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    Having a folding seat that's not pinned upright until the folding is needed places a risk to the pilot. Rear cargo not restrained in an upset is one. Another potential problem is when the rear passenger braces themselves on the front seat. In either case any forward movement of the seat can force the pilot towards the panel. I had the Dodge setup in one and it was unpinned but maybe that's been changed.

    Edit: Also a concern is submarining under the seat belt forcing the lower legs and feet into the rudder pedals. Keep that folding seat fastened upright and in its frame channels.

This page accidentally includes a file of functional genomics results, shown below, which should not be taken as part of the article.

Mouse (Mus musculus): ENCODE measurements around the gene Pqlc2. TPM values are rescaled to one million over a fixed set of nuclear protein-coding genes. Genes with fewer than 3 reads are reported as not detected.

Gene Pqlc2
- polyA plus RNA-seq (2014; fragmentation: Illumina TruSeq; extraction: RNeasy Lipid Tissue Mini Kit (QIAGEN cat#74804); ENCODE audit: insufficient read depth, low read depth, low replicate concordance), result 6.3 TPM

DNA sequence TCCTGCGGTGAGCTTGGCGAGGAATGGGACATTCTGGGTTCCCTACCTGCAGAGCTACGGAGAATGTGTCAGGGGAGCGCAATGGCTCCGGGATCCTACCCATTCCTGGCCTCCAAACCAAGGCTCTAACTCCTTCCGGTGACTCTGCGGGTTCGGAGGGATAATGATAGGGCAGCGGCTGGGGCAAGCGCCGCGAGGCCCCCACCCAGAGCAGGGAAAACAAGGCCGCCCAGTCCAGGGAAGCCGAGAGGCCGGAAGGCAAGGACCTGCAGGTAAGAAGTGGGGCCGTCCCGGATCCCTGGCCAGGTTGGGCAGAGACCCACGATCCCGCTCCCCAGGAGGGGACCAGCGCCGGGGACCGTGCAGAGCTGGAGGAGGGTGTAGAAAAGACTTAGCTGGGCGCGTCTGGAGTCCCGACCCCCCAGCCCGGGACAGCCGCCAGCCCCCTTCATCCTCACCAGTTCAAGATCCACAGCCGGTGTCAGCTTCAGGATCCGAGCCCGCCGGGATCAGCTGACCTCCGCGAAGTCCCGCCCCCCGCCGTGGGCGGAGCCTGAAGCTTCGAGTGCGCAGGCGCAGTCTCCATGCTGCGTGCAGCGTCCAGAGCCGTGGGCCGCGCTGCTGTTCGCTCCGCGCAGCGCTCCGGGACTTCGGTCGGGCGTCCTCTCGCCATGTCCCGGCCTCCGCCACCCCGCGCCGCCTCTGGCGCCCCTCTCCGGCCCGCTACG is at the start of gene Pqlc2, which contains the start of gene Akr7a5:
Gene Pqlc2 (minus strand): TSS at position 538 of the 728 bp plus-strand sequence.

Gary
    Last edited by BC12D-4-85; 07-09-2018 at 06:34 PM.
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  32. #32
    skywagon8a's Avatar
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    [QUOTE=cubpilot2;722535]
    Quote Originally Posted by skywagon8a View Post
    I would be interested in an honest explanation of the load paths of this part which allows the gross weight to be increased to 2000 lbs.

    [/Q

    I was able to discuss this with Jim Richmond a few years ago and found that he had some first hand knowledge of the testing.

    He as I recall said that a used older fuselage was used for the drop testing and that there must have been some sort of flexing in this area. Perhaps similar to leaving your rear seat cross over bar out and have a rough landing. The installation of the tube stopped it and satisfied the Feds.

    They wanted the upgrade to apply to as many cubs as possible so I guess you test the “weakest link”.

    Jim said that he used a new 4130 fuselage for their GW increase testing and this issue didn’t come up.